In anticipation of the publication of my forthcoming book, Developmental Politics, I’ve posted 16 pages of excerpts from the book (close to 9,000 words) on this website. These excerpts include 7 pages from “Part I: Toward a Politics of Culture,” and 9 pages from “Part II: Toward a New Philosophy of Purpose and Progress.”
Part I of the book is a relatively easy read. The first three chapters provide a narrative description of cultural evolution in America, which tells the story of how American culture became “stretched out” to the point of being nearly ungovernable. Then in chapter 4 I introduce a method for overcoming our debilitating hyperpolarization. The excerpts from Part I include the Preface, which explains the goal of the book and tells the story of how I came to write it. Also excerpted is the beginning of chapter 4, which describes why conventional proposals for overcoming hyperpolariztion have failed and why we need to focus on the conflicting values that divide us. As I write, “Overcoming our political impasse will not be accomplished by a better process; we must address the actual content of our disagreements, which are ultimately about values.”
The other 9 pages of excerpts are from Part II, which describes the political philosophy behind this new approach to politics. Here my excerpted selections focus on the idea of transcendence. “Transcendence” or “the transcendent” generally refers to the people and things that are ultimately more important than the self, or one’s perceived self-interest. For example, notions of the transcendent can include: family, humanity, one’s country, the environment, God, Oneness, animals, freedom, adventure, art, science, a better world, or any worthy “higher purpose.” The excerpt from chapter 6, entitled “The Political Significance of Transcendence,” as well as the excerpt from chapter 9, entitled “Progress and Transcendence,” help unpack this important concept.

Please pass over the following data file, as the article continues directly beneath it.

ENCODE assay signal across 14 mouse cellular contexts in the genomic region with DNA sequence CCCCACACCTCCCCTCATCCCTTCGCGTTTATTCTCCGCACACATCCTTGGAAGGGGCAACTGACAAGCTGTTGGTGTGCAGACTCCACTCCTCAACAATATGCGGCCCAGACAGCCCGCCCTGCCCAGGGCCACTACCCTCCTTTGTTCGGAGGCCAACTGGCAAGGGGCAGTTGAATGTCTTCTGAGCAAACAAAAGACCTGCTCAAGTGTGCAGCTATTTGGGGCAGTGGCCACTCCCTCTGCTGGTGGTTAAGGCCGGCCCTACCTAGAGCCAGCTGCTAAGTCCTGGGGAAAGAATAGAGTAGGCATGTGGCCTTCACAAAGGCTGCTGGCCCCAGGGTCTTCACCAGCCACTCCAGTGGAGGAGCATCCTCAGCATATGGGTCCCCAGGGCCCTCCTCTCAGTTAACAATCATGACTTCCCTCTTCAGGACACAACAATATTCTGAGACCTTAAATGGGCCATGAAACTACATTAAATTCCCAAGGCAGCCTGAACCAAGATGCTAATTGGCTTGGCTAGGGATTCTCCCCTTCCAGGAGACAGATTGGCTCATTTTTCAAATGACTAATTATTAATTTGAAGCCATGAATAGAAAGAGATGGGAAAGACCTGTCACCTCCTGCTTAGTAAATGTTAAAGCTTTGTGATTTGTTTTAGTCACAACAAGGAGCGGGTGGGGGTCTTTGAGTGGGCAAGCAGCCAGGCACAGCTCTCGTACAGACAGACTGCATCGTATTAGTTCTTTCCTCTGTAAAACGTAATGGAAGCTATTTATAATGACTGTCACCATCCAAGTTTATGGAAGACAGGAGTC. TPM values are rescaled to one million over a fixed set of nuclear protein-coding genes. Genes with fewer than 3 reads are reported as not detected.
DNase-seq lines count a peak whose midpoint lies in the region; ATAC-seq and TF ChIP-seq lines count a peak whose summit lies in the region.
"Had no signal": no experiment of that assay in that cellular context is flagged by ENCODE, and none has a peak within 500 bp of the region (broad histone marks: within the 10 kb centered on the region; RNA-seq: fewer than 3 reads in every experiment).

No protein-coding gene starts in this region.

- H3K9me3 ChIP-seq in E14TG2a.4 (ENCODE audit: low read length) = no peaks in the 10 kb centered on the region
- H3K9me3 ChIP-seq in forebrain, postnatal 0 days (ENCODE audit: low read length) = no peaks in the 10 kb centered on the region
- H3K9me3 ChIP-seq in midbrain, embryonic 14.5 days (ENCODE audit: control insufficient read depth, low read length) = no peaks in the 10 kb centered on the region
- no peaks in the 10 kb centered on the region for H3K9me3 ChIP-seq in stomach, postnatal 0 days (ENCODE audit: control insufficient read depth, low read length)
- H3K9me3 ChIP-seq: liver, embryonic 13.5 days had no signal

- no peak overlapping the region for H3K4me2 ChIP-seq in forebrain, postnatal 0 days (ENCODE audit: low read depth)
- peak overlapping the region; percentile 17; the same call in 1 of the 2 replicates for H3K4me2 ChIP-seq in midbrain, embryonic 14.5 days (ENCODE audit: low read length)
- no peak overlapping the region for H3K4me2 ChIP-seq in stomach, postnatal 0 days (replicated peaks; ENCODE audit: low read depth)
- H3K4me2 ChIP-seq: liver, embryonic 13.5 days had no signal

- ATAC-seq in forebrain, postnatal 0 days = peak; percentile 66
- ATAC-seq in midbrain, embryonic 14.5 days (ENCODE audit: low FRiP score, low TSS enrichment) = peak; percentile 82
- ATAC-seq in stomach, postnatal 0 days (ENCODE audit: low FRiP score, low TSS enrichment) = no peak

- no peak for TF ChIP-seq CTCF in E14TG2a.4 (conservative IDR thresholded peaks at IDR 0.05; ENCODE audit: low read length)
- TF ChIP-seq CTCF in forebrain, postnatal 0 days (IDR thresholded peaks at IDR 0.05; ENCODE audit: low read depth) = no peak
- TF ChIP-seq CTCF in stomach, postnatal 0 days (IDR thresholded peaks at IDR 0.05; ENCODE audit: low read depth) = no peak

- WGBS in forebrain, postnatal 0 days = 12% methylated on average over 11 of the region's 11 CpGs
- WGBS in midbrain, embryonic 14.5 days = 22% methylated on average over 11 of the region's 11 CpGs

Here are links to the 5 excerpted sections:
Developmental Politics will be published on March 1st and is now available for preorder on Amazon.
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Polarity #4 is MERCY & JUSTICE. Mercy for the individual becomes unjust without concern for the good of the whole. And to be truly virtuous, justice must be balanced with care for each person.
Polarity #3 is COMPETITION & COOPERATION. One without the other can become problematic. But when both of these are brought together in a mutually correcting relationship that provides for both *challenge and support,* the value-creating potential of each side is maximized.
Polarity #2 is REAL & IDEAL. Each pole needs the other. Realism alone can lead to a cynical acceptance of a dysfunctional status quo. And unrealistic idealism can result in ineffectual wishful thinking. But through mutual co-correction they can fortify our power to improve things
In this new article by Carter Phipps, he asks where 50 years of "I'll do me and you do you" has gotten us.
This tweet is the first in a series of our favorite positive-positive interdependent polarities: LIBERTY & EQUALITY. These two values need each other to maximize their value creating capacity. Through a dynamic relationship of challenge and support, each pole trues-up the other.